The Vatican Archives are doing their thing, and scholars of this particular period of European history should be pretty pleased. I hadn't heard about this unfinished encyclical – Humani Generis Unitatas – of Pius XI's on racism before. I wonder what kind of impact the 1930s release of such a thing might have had? At least, as far as maybe an earlier impact on the United States' confrontation with its own racism, and the Catholic population here.
I don't for a minute believe that it would have had any impact on the Nazi regime in Germany. In particular, it certainly would not have had any effect along the lines conceived by the idiots mentioned as critics of Pius XII who've been making their money off of books with thoughtful titles like Hitler's Pope. The idea that World War II and the Nazi program of extermination of the Jews would have been halted if only the Pope had said, "Stop that, Mr. Hitler!" is certainly ... creative, historically speaking. I have somehow missed noticing all those non-Hitler's of the world who stop what they're doing just because a Pope criticizes them. But if anything, pseudo-history certainly sells books. I attended a day-long seminar at Notre Dame some years back on the cottage industry that had sprung up for blaming everything on Pius XII. I didn't know anything about the issue, but it certainly was instructive to listen to four real historians who had studied the matter lay out the sources and evidence against the pop authors. It's like my beef with screenwriters: I have yet to see anyone who can improve on the drama of history as it actually happened....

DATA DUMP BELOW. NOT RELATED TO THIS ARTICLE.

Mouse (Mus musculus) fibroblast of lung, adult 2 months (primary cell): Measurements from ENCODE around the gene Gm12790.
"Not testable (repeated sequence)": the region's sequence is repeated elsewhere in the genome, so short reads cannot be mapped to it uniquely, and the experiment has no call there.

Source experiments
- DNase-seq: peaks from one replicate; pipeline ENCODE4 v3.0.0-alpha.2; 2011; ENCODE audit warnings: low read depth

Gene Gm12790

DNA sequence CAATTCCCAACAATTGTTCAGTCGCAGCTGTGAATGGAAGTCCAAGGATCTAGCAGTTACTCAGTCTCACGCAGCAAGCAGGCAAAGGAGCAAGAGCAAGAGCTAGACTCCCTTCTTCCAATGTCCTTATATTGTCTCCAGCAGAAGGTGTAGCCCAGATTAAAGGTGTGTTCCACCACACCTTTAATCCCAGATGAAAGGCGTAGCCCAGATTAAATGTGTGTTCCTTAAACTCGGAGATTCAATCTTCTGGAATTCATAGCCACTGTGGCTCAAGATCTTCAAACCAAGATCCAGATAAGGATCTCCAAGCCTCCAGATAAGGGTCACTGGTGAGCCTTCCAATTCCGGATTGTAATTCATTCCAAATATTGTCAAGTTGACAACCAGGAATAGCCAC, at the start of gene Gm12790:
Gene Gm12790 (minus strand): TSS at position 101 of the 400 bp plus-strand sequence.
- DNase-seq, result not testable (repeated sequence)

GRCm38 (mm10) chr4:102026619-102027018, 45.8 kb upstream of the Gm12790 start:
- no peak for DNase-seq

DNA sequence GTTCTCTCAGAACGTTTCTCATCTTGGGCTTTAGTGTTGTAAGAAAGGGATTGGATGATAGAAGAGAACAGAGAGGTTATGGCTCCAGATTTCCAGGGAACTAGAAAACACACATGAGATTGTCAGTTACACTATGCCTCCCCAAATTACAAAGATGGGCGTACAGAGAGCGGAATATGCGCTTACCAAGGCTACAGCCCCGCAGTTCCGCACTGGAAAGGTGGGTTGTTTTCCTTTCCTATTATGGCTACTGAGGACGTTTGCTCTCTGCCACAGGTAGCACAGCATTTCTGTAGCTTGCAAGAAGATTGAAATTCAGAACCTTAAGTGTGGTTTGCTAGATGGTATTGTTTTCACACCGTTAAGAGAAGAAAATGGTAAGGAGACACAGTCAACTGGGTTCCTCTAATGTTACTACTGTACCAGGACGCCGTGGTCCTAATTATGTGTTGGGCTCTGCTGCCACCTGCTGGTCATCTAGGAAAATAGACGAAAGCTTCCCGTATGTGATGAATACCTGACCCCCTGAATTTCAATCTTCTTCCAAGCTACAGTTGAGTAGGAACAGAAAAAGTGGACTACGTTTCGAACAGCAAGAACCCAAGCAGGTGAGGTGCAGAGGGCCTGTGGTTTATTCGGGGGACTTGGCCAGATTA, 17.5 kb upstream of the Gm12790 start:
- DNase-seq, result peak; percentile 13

Vatican to Release Files on Pope Pius XIJun 30, 12:36 PM (ET)
VATICAN CITY (AP) - The Vatican said Friday it will release from its secret archives years of files on Pope Pius XI, whose pontificate spanned most of the period between the world wars.
The files cover the period from Feb. 6, 1922, to Feb. 10, 1939. Researchers will be allowed to access the files beginning Sept. 18.
In 2003, the Vatican began making available to scholars millions of Vatican documents from the years leading up to World War II, making them available ahead of schedule at the request of Pope John Paul II.
For years, the Vatican has struggled to defend Pius' successor - the wartime Pope Pius XII - against claims he did not do enough to save Jews from the Holocaust.
The material to be released may include an encyclical that Pius XI commissioned to denounce racism and the violent nationalism of Germany.
The encyclical was titled "Humani Generis Unitatas," or "The Unity of the Human Race," but Pius died before releasing it. It was never made public.